First published in 1931 in Lenin Miscellany XVIII.
Sent from Paris to Berlin.
Printed from the original.
Source: Lenin Collected Works, Progress Publishers, , Moscow, Volume 43, pages 272-273a.
Translated: Martin Parker and Bernard Isaacs
Transcription\Markup: R. Cymbala
Public Domain: Lenin Internet Archive (2005). You may freely copy, distribute, display and perform this work; as well as make derivative and commercial works. Please credit “Marxists Internet Archive” as your source. • README
We are sending you (and Grigory) a copy of a letter written today by Semashko (a member of the Central Committee Bureau Abroad) to Grigory.
From this letter you will see of course that the crisis is coming to a head. The Bundists have shown their hand (whether it was Makar who made them do so or the arrests in Petersburg that are to blame, God only knows).
It is perfectly clear that the Bundists have understood full well the simple truth that now everything depends on the votes: whether the Poles+the Bundists will have one vote more or not.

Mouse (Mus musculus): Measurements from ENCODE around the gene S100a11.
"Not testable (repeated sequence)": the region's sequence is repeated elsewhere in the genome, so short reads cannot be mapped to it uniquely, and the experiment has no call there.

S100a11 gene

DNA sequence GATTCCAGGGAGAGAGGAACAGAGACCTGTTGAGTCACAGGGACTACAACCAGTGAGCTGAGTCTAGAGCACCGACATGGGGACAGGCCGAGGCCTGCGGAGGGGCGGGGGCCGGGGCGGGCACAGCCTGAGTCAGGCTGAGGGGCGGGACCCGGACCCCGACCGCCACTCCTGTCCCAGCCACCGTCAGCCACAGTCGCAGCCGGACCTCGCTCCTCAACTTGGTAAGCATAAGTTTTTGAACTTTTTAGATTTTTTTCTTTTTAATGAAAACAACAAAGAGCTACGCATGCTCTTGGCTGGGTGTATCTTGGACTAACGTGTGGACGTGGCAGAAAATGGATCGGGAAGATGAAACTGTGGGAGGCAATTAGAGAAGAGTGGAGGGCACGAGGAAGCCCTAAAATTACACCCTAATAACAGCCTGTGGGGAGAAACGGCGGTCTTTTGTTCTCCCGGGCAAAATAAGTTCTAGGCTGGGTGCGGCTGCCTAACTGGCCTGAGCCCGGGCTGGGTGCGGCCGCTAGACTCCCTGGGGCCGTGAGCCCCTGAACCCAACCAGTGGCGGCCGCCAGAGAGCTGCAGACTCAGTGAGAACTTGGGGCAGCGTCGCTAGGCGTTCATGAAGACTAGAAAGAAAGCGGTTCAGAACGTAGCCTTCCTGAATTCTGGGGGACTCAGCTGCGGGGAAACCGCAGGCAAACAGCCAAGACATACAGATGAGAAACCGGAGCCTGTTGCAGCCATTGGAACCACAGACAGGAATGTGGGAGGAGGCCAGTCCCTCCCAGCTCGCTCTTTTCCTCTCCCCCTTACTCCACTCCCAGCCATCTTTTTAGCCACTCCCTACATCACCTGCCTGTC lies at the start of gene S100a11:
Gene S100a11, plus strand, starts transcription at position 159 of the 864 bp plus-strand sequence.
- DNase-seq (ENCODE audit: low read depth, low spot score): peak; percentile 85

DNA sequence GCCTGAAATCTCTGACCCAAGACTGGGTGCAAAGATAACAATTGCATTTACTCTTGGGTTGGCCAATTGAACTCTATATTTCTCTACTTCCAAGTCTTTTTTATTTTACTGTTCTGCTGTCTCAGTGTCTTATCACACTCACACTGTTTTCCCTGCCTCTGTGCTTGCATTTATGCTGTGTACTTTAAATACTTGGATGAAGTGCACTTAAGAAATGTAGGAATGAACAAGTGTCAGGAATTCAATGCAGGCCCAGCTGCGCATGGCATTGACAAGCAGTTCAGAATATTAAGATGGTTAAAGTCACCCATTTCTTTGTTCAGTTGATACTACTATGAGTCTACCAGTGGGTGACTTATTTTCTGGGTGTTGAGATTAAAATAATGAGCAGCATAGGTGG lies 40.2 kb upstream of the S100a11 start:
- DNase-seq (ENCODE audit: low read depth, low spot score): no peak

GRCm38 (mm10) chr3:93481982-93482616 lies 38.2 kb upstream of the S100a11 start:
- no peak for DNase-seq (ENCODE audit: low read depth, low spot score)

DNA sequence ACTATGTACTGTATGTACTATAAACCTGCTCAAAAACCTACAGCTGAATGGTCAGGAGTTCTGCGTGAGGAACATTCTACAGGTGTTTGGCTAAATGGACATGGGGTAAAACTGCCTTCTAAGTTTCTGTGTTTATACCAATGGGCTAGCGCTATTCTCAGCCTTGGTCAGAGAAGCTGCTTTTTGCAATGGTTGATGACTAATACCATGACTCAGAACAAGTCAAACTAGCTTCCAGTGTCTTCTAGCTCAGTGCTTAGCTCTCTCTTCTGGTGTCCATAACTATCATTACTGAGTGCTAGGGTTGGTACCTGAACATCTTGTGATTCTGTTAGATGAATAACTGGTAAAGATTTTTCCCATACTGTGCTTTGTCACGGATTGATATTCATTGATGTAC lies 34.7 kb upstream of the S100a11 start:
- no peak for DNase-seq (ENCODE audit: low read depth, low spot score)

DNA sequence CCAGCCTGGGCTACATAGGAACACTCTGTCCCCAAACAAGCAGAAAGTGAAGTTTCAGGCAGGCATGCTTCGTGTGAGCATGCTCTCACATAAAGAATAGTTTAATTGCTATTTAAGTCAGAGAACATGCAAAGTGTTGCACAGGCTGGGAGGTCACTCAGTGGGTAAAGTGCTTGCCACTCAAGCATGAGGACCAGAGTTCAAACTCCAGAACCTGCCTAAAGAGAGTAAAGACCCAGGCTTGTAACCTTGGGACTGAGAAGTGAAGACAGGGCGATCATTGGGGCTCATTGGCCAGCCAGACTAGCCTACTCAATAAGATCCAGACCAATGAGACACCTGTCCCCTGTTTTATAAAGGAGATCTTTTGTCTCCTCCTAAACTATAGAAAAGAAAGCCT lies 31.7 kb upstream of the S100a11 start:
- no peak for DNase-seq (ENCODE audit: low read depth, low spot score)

The Bundists are fighting desperately to have that extra vote in the Central Committee.
So much is clear. The Bundists are stopping at nothing to gain that extra vote in the Central Committee by hook or by crook.
Of the Golos Mensheviks there already are two that are certain, the Londoners Kostrov and Pyotr, who was recently released (we have been informed to that effect).
The enemies, then, have fully united. The only way to save the day is to get Makar, Lindov, Lyubich (and if possible Vadim) out of the country at all costs, and without delay.
Somebody must be sent over for this purpose. For God’s sake can’t you see that by delaying the dispatch of a person you are risking every day the arrest of Makar, the failure of everything. Send Mikhail Mironych (and if he refuses, Chasovnikov from Liége, or Pyatnitsa’s wife, she has the proper papers and already went once) to both Lyubich and Makar at once, without fail.
If you don’t do this, you are risking throwing away the last chance of convening a plenary meeting and restoring the C.C. in general.
If Yudin is at loggerheads with Makar, it is possible that Makar too has seen through the manoeuvres and trickery of the Bundists; but to see is not enough, one must know how to fight.
If Lindov cannot travel abroad, let Makar come alone (after obtaining authorisation to act for the Bureau); with Makar here we shall find a way out of the situation together with him.
Reply at once.
 A reference to the protests registered by the Bundists Yudin (member of the Bureau of the C.C., R.S.D.L.P., in Russia) and Lieber (Ber) (member of the C.C. Bureau Abroad) against the convocation of a C.C. plenary meeting abroad.
 On February 9 (22), 1911, Lydia Knipovich, Lyubov Radchenko, V. D. Bonch-Bruyevich and others were arrested in St. Petersburg.